July 31, 2013
Rivers in real time
Rice Center sturgeon research educates high school students about the James River
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It’s rare we have the opportunity to catch a glimpse into the prehistoric past, but the Atlantic sturgeon, a fish that once swam with the dinosaurs, offers just that. It also played an important role in Virginia’s history when it served as a critical food source for the early European colonists in Jamestown, helping them stave off starvation during the grim winter of 1609-1610, also known as “The Starving Time.”
And now, moving forward, the giant prehistoric fish promises to help paint a broader picture of how many elements of the environment connect.
VCU Receives NOAA Grant to Study Biology and Ecology of Iconic Fish
First, however, researchers need to better understand the biology of the fish itself and to partner with others to help restore the population, which has declined significantly in the past 100 years.
In 2012, the National Oceanic and Atmospheric Administration added the Atlantic sturgeon to its Endangered Species List. A mix of overharvesting and the construction of dams that altered its habitat are to blame in part for the decline. Other threats to sturgeon include ship strikes and nets intended for other fish.
For the past several years, researchers at the Virginia Commonwealth University Rice Center and the VCU Center for Environmental Studies have investigated the biology and life history of the giant prehistoric fish with the goal of protecting and restoring it to the coastal rivers of Virginia.
Another important aspect of the sturgeon restoration work at VCU is involving the community that surrounds the Rice Center to build awareness of the fish.
Three years ago, Anne Wright, assistant professor of biology in the College of Humanities and Sciences and coordinator of VCU Life Sciences Outreach Education, launched a project called “Rivers in Real Time: Migration,” to engage high school students in the James River watershed through a hands-on learning experience at the VCU Rice Center. The program, now in its third and final year, was made possible through a grant from the National Oceanic and Atmospheric Administration (NOAA) B’WET Program (Bay Watershed Education and Training).
The ‘Ping’: Tracking sturgeon migration
Through “Rivers in Real Time: Migration,” VCU faculty and student researchers, together with high school teachers and students, have tracked the migratory movement of sturgeon and shad in the James River. The project has involved testing cutting-edge telemetry equipment developed by VEMCO, a Canadian company known for acoustic telemetry.
Wright collaborated with Matt Balazik, a doctoral candidate in VCU Life Sciences, who has been leading efforts at VCU to investigate the biology and life history of sturgeon. Balazik catches sturgeon and surgically implants the fish with an acoustic transmitter tag, before releasing them back into the James River.
Through the NOAA grant, VCU Outreach Education purchased two real-time receivers, which have enabled them to keep close tabs on the movement of the fish. The acoustic transmitter tags, which are implanted on the fish, work by sending out a “ping.” When a fish swims by a receiver, the ping from the acoustic transmitter tag is recorded. For researchers, that ping represents a data point – and the ability to follow the movement of the great fish. An email is sent to the team indicating that the sturgeon has come into the range of the receiver, along with additional data that include the date and depth of the fish. Balazik has tagged a total of 26 sturgeons for Wright’s project.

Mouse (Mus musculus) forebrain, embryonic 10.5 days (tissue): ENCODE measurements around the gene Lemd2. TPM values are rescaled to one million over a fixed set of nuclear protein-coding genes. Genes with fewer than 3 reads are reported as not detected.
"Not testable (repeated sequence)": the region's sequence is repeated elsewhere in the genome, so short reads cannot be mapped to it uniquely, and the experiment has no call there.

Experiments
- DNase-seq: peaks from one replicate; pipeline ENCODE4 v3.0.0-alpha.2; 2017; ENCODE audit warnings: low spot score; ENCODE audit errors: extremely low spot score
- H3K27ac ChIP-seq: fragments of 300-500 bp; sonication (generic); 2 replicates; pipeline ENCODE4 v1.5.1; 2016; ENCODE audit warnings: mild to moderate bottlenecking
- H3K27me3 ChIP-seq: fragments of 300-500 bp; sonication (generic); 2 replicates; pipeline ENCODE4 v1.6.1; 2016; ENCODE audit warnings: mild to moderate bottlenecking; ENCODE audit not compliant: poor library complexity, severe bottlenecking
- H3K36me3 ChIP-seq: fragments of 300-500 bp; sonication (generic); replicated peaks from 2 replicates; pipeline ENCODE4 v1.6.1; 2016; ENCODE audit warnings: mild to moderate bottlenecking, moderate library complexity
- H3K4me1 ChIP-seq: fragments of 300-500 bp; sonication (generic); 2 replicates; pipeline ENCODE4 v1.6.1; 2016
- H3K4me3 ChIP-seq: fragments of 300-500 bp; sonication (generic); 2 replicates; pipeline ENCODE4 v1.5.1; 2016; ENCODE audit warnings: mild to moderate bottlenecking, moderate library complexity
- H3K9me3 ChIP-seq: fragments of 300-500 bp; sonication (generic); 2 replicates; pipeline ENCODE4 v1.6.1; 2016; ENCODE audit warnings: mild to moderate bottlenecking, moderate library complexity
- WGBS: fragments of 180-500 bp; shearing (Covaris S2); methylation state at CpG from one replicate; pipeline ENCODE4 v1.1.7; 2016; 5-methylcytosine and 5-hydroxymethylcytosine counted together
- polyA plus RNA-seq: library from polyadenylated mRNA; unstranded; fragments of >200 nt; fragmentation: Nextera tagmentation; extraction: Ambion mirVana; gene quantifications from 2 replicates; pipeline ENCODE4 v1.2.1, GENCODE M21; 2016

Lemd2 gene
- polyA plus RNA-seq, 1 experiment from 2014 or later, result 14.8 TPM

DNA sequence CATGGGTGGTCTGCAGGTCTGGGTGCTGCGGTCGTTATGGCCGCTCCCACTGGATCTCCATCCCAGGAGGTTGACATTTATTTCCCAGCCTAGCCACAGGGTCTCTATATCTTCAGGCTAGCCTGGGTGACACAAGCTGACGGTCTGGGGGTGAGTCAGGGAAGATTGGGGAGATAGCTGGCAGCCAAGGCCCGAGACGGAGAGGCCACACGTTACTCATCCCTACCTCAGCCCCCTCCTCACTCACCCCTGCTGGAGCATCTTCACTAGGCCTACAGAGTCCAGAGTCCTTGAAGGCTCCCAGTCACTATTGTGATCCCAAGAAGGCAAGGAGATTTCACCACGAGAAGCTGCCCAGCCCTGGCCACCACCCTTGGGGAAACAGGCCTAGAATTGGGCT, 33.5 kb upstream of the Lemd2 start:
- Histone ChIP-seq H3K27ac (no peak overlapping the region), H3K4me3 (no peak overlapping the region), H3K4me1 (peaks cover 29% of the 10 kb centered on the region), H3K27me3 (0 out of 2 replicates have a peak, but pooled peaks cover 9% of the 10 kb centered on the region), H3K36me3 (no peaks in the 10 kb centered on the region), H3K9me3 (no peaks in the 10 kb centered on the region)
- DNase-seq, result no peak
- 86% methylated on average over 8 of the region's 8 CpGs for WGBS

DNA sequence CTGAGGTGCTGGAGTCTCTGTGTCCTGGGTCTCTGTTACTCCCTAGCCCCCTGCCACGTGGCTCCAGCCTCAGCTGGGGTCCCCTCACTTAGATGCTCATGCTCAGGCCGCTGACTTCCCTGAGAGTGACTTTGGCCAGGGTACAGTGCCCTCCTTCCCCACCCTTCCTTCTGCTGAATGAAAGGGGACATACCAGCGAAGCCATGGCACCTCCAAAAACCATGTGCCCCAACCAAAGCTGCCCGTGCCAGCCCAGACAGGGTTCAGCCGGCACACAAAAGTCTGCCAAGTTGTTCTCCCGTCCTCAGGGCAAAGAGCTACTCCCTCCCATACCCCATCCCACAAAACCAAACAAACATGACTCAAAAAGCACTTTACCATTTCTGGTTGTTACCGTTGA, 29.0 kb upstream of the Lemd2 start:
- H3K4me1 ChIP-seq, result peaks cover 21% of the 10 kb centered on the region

“With this grant, we were able to pioneer the use of this real-time satellite telemetry technology,” said Wright.
According to Wright, the first real-time receiver the VCU team deployed was a prototype VEMCO VR4 Global Satellite receiver that transmits real-time locational data from acoustic tags placed on or implanted into the sturgeon.
“This was the first receiver of its type to be deployed in North America,” Wright said. “The second prototype global receiver, a VR2C, was re-configured by NOAA and integrated into its Jamestown buoy that is part of the Chesapeake Bay Interpretative Buoy System. It was the first receiver of its type to be deployed anywhere in the world.”
It took more than a year to get both receivers placed and functional in the river. Once they were operational, the information was transmitted into the high school biology and environmental ecology classes participating in the outreach program.
Balazik uses the data from the real-time receivers for his ongoing sturgeon research. Balazik and Wright have access to a NOAA website where the buoy data is recorded, so that it eventually can be shared with researchers across the country. Additionally, Wright said in several instances the real-time receivers helped alert Balazik to get to his boat and search for the fish.
Wright and VCU graduate students visit high school classrooms to work with the students to further analyze the sturgeon data. Graphs help compare where the fish are detected with the environmental data pulled from the Chesapeake Bay Interpretative Buoy System (CBIBS) website.
The VCU tags will last another five to eight years, and VCU has permission to keep one of the real-time receivers located close to the VCU Rice Center.
Through the ”Rivers in Real Time: Migration” initiative and a series of sturgeon workshops, Wright has reached out to the next generation of biologists and conservationists, educating young students about the living world around them.